Fly in for the Mary Poppins Festival

The best time to grab your umbrella and carpet bag and visit Maryborough is its annual four-day Mary Poppins Festival. Usually it takes place in early July but this year, because of complications with COVID outbreaks, it’s August 26-29. The city streetscapes are transformed into scenes from the Poppins novels and Mary Poppins characters leap out of the pages and into the streets. Which character are you?

Top events include the Great Nanny Challenge – a race for nannies pushing prams – while the men will be brushing up their skills in preparation for the Chimney Sweep Dash. Chim chiminey, Chim chiminey, Chim chim cher-ee! One sweep will be as lucky as lucky can be. If your name is Mary, make sure you mingle with the city’s Proud Marys. It’s an exclusive club.

There’s a lot more to Maryborough than the Mary Poppins connection, which was short but has proved sweet. Helen’s family moved on to other parts of Australia when she was three, and the adult Pamela lived most of her life in England, where she rose to fame. The Story Bank is not, therefore, a peek into a famous family’s long-standing home, but a convincing period replica. What’s more important is revelling in the way that P.L. Travers and her fictional characters have been brought back to life, and the joys of storytelling.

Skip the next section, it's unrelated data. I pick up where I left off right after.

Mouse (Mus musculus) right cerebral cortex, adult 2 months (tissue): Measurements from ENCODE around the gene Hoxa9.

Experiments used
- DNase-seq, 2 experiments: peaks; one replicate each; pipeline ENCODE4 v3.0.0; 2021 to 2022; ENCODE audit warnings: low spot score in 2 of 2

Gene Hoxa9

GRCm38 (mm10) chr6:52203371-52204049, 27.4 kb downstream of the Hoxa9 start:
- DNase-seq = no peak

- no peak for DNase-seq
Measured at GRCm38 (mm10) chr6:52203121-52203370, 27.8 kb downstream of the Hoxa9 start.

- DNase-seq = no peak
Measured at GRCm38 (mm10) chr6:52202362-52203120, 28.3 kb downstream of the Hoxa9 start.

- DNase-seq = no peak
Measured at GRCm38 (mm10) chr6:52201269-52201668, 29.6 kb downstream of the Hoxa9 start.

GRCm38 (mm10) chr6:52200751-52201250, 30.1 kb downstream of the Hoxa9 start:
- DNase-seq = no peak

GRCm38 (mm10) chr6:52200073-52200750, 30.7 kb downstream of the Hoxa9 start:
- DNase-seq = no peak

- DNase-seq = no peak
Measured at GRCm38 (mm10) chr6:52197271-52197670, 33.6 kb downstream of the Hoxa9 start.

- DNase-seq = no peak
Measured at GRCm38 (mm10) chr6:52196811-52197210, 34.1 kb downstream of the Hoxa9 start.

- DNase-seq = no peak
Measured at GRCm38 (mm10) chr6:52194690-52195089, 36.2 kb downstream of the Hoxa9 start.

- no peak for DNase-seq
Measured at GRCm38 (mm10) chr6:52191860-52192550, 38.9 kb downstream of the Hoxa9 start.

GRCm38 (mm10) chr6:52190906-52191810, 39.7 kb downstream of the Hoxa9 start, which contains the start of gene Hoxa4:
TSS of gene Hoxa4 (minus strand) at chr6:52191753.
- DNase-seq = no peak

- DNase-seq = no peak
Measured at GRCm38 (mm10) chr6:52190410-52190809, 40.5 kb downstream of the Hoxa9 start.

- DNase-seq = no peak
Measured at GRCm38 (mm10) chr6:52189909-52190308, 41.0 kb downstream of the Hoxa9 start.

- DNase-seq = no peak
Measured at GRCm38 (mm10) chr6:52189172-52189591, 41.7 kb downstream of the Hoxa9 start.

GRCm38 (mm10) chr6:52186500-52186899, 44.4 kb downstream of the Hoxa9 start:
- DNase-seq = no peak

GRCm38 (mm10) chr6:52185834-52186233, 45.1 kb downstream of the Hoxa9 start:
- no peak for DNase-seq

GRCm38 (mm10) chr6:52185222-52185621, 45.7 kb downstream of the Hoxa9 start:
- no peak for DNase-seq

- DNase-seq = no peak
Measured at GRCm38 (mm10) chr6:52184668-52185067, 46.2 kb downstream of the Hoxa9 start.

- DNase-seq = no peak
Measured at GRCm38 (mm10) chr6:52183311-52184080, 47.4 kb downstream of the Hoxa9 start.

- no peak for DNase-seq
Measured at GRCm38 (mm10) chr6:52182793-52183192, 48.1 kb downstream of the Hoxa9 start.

Maryborough’s raucous past

Today, Maryborough – population about 27,500 – is a neat, tranquil town on the banks of the Mary river, but don’t presume it was always sleepy and sedate. In the latter half of the 19th century it was Australia’s busiest port, the industrial powerhouse for what was then the crown colony of Queensland. Here the local sugar, coal, timber and agricultural industries found an outlet for the distribution of their goods, and more than 22,000 immigrants came to the region, eager to cash in on the boom. There was a roaring trade in rum and opium (which was legal in those days). The Gympie gold rush, sparked by English prospector James Nash’s finding 75 ounces in a gully near the Mary River in 1867, brought even more wealth to the region.

As ships grew bigger, the wharves of Maryborough about 15km from the Mary River estuary became too difficult to reach, and the city’s influence waned. The Maryborough of today prides itself on being Queensland’s “Heritage city”, boasting a collection of elegant colonial buildings that would be the envy of many of its peers. The Bond Store in the Portside Heritage Precinct is where to go for an entertaining blast from Maryborough’s past.

If you’re interested in ANZAC and military history, there are two places where you should report for duty. One is the Maryborough Military and Colonial Museum, rated by many as the best military museum in the country outside of Canberra. The other is the Gallipoli to Armistice Memorial in Queens Park, the city’s best green space overlooking the Mary River. TTW

Main photo: Visit Fraser Coast. Other photos: Bernard O’Shea. The writer travelled a guest of Visit Fraser Coast.